To be sure, Exit Wounds is populated by scarred souls that “used to rumble, used to roar,” of “nobodies drinking flat beer,” and those who’ve been “abandoned and locked out and pressed to the fire.” Throughout, Dylan’s lyrics are specked with images of spears and swords and battle-worn flags being raised, of wayward buses and battered ships, riderless horses and lost planes.
Of course, ask Dylan what these songs are about, and, well, like most practiced songwriters, he’s not going to tell you. “I'm always a little cautious when people ask that,” he says. “Not because it demystifies the songs, but more because I think it's belittling to the listener to have to be ‘told.’ I usually find that if you have to do that for someone, you probably didn't hit your mark.”
That said, Dylan will at least acknowledge that the tracks on Exit Wounds reflect the tumultuous times in which they were written. “The climate affects how you feel, which affects how you're writing songs, even if you’re not writing specifically about current events.” He turns to the late John Prine to illustrate his point. “If we still had John Prine, I don't think he'd be writing songs specifically about current affairs, but he'd probably be writing songs about characters affected by current affairs. I think that's mostly what I do.”
As far as Exit Wounds, Dylan continues, “I’m the same writer I’ve always been – I was just also writing during a time when the world felt like it was falling apart. That changes the way you address even the simplest things, because you have panic in your mind all the time. You have anxiety. And you also have hope. And it’s all in there.”
When it came to realizing these new songs on record, Dylan assembled a backing band of musical associates – “people that I've wanted to play with or that I have played with through the years” – and headed into the studio under the watchful eye of producer Butch Walker.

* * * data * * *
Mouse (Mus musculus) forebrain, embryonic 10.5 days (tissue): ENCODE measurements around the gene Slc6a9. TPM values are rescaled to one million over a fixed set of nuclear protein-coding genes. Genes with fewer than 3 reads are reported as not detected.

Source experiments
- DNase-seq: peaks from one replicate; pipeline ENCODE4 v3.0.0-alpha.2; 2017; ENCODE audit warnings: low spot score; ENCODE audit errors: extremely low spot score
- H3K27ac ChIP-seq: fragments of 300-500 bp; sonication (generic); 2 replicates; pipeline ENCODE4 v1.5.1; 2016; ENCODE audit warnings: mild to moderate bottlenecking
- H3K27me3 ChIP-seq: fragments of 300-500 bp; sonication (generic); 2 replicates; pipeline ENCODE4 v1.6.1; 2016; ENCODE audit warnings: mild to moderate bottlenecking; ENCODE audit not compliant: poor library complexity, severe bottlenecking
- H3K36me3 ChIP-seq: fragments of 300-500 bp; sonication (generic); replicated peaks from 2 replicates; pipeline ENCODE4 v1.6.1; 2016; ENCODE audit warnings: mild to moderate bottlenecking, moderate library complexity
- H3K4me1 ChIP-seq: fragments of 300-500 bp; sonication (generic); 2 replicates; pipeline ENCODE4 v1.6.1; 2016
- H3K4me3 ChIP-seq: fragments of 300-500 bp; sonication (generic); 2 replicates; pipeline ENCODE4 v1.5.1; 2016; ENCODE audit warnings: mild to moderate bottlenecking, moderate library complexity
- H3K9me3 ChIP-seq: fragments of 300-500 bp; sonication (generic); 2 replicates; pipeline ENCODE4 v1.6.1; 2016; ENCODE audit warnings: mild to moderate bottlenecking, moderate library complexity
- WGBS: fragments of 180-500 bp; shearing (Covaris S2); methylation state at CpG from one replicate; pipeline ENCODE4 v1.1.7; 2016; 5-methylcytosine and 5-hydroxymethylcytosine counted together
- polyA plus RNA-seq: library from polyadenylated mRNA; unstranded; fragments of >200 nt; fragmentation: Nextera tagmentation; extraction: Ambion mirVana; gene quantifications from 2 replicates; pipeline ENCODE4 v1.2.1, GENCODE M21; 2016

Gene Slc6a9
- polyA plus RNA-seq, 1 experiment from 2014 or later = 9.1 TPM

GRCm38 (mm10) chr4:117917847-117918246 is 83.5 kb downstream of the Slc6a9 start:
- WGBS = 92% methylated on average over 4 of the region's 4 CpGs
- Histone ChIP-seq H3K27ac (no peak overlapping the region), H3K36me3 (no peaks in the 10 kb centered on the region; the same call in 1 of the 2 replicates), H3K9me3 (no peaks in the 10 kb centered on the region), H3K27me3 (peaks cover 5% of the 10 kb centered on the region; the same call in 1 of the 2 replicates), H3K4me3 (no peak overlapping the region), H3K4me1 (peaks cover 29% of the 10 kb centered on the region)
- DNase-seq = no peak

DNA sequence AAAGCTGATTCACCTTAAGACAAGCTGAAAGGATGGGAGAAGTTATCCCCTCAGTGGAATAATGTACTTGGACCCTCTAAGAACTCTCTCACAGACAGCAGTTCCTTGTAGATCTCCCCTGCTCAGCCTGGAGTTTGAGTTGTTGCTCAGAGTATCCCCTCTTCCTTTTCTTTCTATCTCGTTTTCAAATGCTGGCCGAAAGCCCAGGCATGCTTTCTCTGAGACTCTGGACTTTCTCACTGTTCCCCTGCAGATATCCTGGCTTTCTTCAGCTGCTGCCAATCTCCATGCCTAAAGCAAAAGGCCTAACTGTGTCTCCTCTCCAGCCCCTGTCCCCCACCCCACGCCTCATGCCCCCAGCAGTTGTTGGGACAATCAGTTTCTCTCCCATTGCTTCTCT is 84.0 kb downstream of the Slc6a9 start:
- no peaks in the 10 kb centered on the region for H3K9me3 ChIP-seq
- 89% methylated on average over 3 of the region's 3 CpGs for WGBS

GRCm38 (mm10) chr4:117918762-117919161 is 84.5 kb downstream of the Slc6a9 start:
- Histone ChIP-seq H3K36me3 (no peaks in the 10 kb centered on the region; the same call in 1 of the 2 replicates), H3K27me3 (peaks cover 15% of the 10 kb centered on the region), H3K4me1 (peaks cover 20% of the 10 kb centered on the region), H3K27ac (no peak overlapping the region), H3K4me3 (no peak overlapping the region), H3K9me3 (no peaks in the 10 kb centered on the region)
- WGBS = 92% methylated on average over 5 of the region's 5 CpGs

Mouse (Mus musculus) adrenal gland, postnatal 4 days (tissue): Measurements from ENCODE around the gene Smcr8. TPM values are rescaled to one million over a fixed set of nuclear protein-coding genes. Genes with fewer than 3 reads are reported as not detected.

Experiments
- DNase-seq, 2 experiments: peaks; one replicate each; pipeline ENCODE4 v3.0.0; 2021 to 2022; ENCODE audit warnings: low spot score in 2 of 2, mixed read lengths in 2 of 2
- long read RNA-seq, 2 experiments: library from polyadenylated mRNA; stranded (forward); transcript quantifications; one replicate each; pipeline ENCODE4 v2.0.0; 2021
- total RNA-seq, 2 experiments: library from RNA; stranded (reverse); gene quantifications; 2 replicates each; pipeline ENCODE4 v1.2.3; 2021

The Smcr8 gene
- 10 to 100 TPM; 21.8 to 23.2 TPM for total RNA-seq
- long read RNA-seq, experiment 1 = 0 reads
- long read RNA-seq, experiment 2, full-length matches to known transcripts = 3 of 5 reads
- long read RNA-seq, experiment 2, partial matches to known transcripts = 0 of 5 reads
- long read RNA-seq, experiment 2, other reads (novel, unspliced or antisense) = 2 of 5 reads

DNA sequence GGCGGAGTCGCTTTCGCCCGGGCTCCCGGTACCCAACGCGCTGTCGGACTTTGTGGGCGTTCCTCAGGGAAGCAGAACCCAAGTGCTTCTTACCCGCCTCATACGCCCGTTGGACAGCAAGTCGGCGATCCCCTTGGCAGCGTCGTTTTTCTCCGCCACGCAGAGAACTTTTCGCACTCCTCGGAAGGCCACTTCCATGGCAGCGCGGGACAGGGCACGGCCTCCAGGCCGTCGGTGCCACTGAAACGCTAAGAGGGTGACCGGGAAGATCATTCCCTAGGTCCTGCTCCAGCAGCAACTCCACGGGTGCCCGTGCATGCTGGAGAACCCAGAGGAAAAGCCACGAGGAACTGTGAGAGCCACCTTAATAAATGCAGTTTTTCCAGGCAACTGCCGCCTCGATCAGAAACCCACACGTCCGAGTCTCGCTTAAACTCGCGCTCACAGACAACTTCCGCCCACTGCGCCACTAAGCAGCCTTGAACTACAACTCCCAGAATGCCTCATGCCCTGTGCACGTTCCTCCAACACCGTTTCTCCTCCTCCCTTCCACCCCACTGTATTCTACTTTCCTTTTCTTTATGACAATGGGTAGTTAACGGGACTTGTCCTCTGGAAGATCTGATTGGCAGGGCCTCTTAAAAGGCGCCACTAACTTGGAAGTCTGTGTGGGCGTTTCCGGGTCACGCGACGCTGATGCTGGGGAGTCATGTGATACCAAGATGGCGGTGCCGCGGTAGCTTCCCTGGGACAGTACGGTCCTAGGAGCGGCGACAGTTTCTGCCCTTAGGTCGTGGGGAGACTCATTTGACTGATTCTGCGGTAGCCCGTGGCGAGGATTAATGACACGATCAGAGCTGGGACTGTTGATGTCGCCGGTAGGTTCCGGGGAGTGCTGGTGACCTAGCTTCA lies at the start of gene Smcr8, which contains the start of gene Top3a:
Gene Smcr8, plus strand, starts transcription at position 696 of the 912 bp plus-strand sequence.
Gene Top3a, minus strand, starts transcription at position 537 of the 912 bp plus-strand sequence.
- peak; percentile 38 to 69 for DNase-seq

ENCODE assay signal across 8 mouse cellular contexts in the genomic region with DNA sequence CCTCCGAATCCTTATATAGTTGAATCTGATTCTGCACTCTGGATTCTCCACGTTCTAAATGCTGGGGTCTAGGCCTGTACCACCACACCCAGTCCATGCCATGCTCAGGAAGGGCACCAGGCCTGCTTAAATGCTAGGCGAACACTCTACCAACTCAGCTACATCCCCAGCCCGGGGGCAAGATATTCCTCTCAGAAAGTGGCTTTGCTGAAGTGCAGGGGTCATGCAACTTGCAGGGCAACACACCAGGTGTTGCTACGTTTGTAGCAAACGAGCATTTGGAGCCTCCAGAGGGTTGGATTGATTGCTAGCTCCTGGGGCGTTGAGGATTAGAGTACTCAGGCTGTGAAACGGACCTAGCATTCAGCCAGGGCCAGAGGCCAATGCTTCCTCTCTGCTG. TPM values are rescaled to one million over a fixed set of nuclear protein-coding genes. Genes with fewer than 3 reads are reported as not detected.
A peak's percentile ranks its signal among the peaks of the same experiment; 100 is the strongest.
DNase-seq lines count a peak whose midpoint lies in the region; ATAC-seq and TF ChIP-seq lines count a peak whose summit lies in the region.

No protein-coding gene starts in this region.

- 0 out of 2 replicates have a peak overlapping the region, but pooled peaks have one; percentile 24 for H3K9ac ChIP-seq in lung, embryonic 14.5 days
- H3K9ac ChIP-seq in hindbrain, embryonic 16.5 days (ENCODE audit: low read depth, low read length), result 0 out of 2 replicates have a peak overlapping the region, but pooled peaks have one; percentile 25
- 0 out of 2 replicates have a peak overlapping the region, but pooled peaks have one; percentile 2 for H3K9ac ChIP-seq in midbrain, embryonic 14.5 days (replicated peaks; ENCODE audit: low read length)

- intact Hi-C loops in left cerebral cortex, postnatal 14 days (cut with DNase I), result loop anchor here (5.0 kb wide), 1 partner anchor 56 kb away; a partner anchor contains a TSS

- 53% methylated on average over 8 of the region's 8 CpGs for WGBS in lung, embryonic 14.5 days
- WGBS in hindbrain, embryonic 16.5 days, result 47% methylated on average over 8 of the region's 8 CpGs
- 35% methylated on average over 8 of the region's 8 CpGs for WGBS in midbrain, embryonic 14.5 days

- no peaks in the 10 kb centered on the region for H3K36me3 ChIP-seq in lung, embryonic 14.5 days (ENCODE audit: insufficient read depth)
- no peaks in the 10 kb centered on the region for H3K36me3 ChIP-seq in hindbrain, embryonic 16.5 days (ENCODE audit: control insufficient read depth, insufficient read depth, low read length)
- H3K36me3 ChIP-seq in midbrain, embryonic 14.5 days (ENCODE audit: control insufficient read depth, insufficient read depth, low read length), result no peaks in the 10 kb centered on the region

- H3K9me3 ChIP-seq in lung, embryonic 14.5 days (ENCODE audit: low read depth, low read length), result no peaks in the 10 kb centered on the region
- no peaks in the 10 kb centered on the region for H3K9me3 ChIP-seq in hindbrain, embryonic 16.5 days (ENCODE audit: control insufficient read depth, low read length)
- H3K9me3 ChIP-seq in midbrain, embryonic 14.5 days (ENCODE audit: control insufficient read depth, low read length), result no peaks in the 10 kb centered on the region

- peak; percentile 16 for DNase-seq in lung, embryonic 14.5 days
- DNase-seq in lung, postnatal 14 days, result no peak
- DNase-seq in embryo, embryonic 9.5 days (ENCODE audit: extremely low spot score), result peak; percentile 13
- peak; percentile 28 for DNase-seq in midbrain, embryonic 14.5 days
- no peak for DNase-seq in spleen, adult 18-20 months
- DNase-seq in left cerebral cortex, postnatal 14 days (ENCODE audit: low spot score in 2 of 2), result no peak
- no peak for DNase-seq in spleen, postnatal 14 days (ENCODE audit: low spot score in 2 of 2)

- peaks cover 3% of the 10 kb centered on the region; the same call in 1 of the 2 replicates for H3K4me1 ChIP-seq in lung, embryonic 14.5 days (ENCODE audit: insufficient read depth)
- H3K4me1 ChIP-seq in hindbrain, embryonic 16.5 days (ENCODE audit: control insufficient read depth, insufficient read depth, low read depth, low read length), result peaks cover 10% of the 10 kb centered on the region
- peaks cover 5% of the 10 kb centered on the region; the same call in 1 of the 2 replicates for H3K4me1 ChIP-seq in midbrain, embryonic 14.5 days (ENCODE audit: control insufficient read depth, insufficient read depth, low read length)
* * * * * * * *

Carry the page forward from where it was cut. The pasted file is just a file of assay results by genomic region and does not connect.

As for what Butch brought to the sessions? Beyond his pedigree as an in-demand producer and first-rate singer-songwriter and musician, he’s also, Dylan says, “someone I’ve known a long time, and that was important to me. Because you go through a lot when you make records, to be honest. When you’re young, you're taught that if you don’t have conflict in the studio, then you're probably not doing anything good. But I don't believe that. And so it was more of a joyful experience making this record.”
That joyful experience extended to Dylan’s interplay with his fellow musicians. “This was not the type of thing where it’s a rotating cast and you call a different drummer for each song, or you pull out the Rolodex and ring the local sessions guys,” Dylan says. “The record was made as a band – the five Wallflowers.”
And to Dylan, a band, even one with a constantly shifting lineup, is a sacred thing. “I've always been a believer in collaboration,” he says, “and no matter who I'm playing with I've always tried to include them very heavily. Otherwise, why would they be around? Because I do think bands, whether it’s a long standing group or just five people who are working together for that one stretch of time, make better rock ‘n’ roll records than solo artists.”
He laughs. “I mean, it's not 100 percent true, but it's usually true.”
At the end of the day, Dylan continues, “It’s just exciting to have guys playing in a room together. That's how you get the one plus one equals three factor, you know? That’s the magic.”
For Dylan, Exit Wounds is the next chapter in a career devoted to chasing – and capturing – that magic. “I came up in an era of great rock ‘n’ roll bands making great music, and it’s the way I always imagined I would do it one day,” he says.
“So that’s always been my vision with the Wallflowers – to be a great rock ‘n’ roll band. And I've worked on it for 30 years now and I still have a lot to say. It’s something I started a long time ago, and it’s far from finished.”